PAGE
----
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Hollywood, in a Nutshell

QUOTE: “I feel like in the '90s, horror just lost its way and everything became so safe and watered down. When I go to see an R-rated horror movie, I want lots of violence. I want nudity. I want sex and violence mixed together. What's so wrong with that? Am I the only one? I don't think so. ... We're in a really violent wave [of horror movies], and I hope it never ends. Hopefully we'll get to the point where there are absolutely no restrictions on any kind of violence in movies. I'd love to see us get to a point where you can go to theaters and see movies unrated and that people know it's not real violence. It's all pretend. It's all fake. It's just acting. It's just magic tricks. Hopefully we'll get to a point where people realize movies don't cause violence. It just reflects the violence going on in the culture. I'd love to see us get to a point where you can make a movie and not worry about the limits of violence. Then I think they'd get so violent that people would get bored of it.”


The preceding statement was made by Eli Roth, the director of the very violent movie, Hostel.  It was broadcast on MTV.com March 28 in a video feature on Roth, who was attending a comic convention in New York City and promoting the sequel Hostel 2.


Roth, a member of the emerging new generation of horror movie directors, reflects an attitude that has been expressed before.  Ryan Murphy, the creator of the cable TV show Nip/Tuck, was quoted as saying that the edgy sexualized situations in his show were a deliberate attempt to break down artistic barriers and make it possible for a rear entry sex scene to be shown on broadcast television someday soon.


The complete disregard for morality and for common decency all in the name of “entertainment” is surely one of the reasons why 68 percent of Americans believe the media are contributing to moral decline in our culture.  That finding, part of the broader National Cultural Values Survey commissioned by the MRC's Culture and Media Institute, speaks powerfully to what the American people really think of the material Hollywood directors like Roth find so appealing.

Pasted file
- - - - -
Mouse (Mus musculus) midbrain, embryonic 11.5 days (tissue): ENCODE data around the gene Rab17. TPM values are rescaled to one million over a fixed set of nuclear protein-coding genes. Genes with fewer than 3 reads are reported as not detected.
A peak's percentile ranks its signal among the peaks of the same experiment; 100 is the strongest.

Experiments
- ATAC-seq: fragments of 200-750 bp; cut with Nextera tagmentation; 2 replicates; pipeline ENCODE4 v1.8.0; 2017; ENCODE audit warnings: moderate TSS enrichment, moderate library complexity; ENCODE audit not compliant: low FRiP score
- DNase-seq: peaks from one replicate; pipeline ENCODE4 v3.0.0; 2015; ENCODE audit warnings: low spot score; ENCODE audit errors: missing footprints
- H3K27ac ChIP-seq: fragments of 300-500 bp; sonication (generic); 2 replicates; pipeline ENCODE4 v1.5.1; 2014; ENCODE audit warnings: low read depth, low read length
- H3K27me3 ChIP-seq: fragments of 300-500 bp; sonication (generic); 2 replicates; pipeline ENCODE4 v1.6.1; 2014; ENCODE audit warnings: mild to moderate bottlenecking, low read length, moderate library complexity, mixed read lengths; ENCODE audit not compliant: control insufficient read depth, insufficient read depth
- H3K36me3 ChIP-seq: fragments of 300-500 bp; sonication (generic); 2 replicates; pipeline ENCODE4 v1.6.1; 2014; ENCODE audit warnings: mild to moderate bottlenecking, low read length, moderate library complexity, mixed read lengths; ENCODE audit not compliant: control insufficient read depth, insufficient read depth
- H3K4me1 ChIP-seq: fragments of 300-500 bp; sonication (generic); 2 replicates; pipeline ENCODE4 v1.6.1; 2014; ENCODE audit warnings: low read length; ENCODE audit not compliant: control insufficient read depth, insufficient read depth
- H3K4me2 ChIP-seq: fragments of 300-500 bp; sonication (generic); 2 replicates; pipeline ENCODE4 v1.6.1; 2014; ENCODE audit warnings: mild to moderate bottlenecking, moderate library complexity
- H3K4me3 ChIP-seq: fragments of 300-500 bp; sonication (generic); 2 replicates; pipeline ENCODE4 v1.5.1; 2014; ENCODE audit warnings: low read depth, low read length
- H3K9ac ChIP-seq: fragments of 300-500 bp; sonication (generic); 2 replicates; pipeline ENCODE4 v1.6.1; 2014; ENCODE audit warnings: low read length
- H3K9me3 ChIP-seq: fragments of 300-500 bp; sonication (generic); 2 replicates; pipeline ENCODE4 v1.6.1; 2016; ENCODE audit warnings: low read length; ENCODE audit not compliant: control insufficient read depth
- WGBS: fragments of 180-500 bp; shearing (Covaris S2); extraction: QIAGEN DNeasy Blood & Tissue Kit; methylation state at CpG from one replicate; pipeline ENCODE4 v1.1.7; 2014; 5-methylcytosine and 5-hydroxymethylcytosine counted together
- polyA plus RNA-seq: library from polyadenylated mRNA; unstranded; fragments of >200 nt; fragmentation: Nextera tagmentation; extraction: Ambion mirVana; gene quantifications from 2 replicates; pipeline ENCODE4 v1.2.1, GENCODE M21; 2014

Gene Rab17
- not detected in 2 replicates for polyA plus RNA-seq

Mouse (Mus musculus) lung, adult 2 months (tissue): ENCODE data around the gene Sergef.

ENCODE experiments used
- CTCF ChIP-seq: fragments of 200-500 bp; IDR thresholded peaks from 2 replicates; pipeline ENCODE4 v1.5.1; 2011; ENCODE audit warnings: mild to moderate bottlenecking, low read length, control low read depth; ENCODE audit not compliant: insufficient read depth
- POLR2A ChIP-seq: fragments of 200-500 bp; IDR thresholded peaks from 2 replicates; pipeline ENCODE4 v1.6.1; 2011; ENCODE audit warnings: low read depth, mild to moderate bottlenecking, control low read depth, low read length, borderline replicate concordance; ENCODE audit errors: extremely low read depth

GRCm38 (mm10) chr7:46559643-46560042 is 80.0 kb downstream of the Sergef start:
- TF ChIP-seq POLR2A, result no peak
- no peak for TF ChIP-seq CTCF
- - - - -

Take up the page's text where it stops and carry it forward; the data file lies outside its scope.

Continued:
Roth goes even further in his comments on MTV.com.  He says seeing people shaking, crying or throwing up when watching his movies makes him “happy.”  He adds that if fans come up to him and say, “'You f***ed me up,' that gives me such deep inner satisfaction.”


Roth's dismissal of the effects of violence on behavior is completely out of touch with the disturbing findings of social science.  Hundreds of studies show very strong and direct correlations between watching violence and aggressive behavior.


Anecdotal evidence of this link abounds.  In the days following Saddam Hussein's hanging, there were reports of children in the United States and India hanging themselves in copycat suicides after seeing the execution on television.  On March 8 The Associated Press and MSNBC.com reported about Randell Peterson's attempt to mimic a stunt from one of the Jackass movies.  The stunt involved Peterson spraying lighter fluid on the genitals of a 20-year-old and then lighting him on fire.  The 20-year-old, who reportedly was under the influence of alcohol, was treated for first-degree burns.  Peterson is free on bail and awaiting trial.


To suggest that movie violence only reflects culture, rather than influencing it, is to be in a state of irresponsible denial.  Combine that denial with the ever-present desire of filmmakers and producers to keep pushing the boundaries of taste and morality and you have a recipe for disaster – portrayed larger than life in movie theaters across the country.


Author's note:  Hat tip to Focus on the Family's Plugged in Online for highlighting the Roth quote and Peterson anecdote.

 

Kristen Fyfe is senior writer at the Culture and Media Institute (www.cultureandmediainstitute.org), a division of the Media Research Center.